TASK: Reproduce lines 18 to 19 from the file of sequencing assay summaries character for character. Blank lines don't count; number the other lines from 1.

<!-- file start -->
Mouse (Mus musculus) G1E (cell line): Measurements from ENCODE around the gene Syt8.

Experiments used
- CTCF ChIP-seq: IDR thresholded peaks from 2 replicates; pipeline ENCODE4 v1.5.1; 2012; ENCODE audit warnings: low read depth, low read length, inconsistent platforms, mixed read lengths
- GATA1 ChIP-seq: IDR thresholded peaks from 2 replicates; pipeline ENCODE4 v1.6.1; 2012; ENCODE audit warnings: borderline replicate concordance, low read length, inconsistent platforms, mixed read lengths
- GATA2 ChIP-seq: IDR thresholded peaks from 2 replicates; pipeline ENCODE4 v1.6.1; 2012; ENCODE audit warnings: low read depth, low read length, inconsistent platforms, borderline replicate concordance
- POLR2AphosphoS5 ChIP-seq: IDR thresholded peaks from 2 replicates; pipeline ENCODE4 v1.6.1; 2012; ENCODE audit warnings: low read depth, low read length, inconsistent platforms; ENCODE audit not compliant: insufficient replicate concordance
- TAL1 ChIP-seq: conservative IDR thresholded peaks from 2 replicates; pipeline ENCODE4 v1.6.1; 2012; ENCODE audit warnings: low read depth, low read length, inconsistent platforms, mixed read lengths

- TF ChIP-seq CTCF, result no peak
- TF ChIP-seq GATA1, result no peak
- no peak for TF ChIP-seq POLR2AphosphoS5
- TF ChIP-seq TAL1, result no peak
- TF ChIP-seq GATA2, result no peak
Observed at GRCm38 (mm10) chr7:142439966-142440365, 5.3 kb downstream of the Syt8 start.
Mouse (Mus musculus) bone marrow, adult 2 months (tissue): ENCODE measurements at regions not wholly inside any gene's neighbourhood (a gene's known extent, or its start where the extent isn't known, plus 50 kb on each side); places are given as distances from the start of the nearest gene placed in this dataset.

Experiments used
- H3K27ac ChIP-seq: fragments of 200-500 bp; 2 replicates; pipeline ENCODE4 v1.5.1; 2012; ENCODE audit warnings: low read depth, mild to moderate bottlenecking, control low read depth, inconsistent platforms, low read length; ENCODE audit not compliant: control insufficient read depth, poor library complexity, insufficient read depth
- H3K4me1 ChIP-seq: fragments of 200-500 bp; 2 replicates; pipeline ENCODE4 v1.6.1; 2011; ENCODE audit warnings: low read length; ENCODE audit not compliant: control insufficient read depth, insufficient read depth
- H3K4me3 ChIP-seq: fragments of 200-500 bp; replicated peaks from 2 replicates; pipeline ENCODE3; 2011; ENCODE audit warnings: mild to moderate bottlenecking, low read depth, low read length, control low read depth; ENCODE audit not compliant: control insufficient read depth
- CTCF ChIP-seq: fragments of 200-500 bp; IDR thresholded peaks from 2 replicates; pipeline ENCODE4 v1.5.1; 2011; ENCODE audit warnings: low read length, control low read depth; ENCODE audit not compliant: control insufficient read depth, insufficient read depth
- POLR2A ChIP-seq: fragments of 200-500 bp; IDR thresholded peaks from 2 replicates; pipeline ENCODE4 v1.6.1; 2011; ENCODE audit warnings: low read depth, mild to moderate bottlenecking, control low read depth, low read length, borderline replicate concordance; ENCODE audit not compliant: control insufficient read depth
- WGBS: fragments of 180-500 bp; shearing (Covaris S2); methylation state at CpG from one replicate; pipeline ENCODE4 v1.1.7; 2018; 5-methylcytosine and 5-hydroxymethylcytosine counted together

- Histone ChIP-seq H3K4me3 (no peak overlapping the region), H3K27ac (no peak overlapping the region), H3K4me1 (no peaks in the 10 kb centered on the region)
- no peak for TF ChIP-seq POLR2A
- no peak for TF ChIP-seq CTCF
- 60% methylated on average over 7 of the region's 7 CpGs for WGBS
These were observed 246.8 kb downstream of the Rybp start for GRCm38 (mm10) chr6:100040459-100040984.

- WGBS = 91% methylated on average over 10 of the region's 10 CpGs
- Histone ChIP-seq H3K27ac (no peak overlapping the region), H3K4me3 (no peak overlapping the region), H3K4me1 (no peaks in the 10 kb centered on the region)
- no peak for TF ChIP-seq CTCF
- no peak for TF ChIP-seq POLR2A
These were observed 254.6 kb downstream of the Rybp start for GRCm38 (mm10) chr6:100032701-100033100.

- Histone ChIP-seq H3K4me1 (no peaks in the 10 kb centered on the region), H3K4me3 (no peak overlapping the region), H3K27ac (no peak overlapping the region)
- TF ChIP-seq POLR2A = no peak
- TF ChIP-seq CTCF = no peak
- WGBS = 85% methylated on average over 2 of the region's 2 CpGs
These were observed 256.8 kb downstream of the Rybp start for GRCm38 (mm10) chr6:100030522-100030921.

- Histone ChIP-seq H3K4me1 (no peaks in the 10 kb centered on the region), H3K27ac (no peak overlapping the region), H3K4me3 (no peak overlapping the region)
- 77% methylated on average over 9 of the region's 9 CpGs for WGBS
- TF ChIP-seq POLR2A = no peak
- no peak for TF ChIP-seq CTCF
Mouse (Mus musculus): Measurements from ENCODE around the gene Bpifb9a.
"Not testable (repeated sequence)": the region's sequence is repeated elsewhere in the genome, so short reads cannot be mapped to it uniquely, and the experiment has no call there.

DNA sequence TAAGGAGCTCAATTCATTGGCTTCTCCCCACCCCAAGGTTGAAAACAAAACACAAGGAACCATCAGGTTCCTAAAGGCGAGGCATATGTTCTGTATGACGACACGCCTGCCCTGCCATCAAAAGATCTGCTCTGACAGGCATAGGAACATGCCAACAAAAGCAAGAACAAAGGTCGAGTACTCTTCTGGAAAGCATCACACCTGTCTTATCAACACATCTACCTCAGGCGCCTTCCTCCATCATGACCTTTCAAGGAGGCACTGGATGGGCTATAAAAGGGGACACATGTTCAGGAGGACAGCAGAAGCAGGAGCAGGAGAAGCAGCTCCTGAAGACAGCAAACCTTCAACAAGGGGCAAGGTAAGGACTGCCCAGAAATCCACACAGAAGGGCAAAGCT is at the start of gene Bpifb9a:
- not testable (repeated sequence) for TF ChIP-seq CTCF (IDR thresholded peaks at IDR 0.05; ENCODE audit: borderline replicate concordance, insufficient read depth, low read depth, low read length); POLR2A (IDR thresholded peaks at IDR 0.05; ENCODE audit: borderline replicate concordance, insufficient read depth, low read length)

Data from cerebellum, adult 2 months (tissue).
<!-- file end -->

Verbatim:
- H3K4me3 ChIP-seq: fragments of 200-500 bp; replicated peaks from 2 replicates; pipeline ENCODE3; 2011; ENCODE audit warnings: mild to moderate bottlenecking, low read depth, low read length, control low read depth; ENCODE audit not compliant: control insufficient read depth
- CTCF ChIP-seq: fragments of 200-500 bp; IDR thresholded peaks from 2 replicates; pipeline ENCODE4 v1.5.1; 2011; ENCODE audit warnings: low read length, control low read depth; ENCODE audit not compliant: control insufficient read depth, insufficient read depth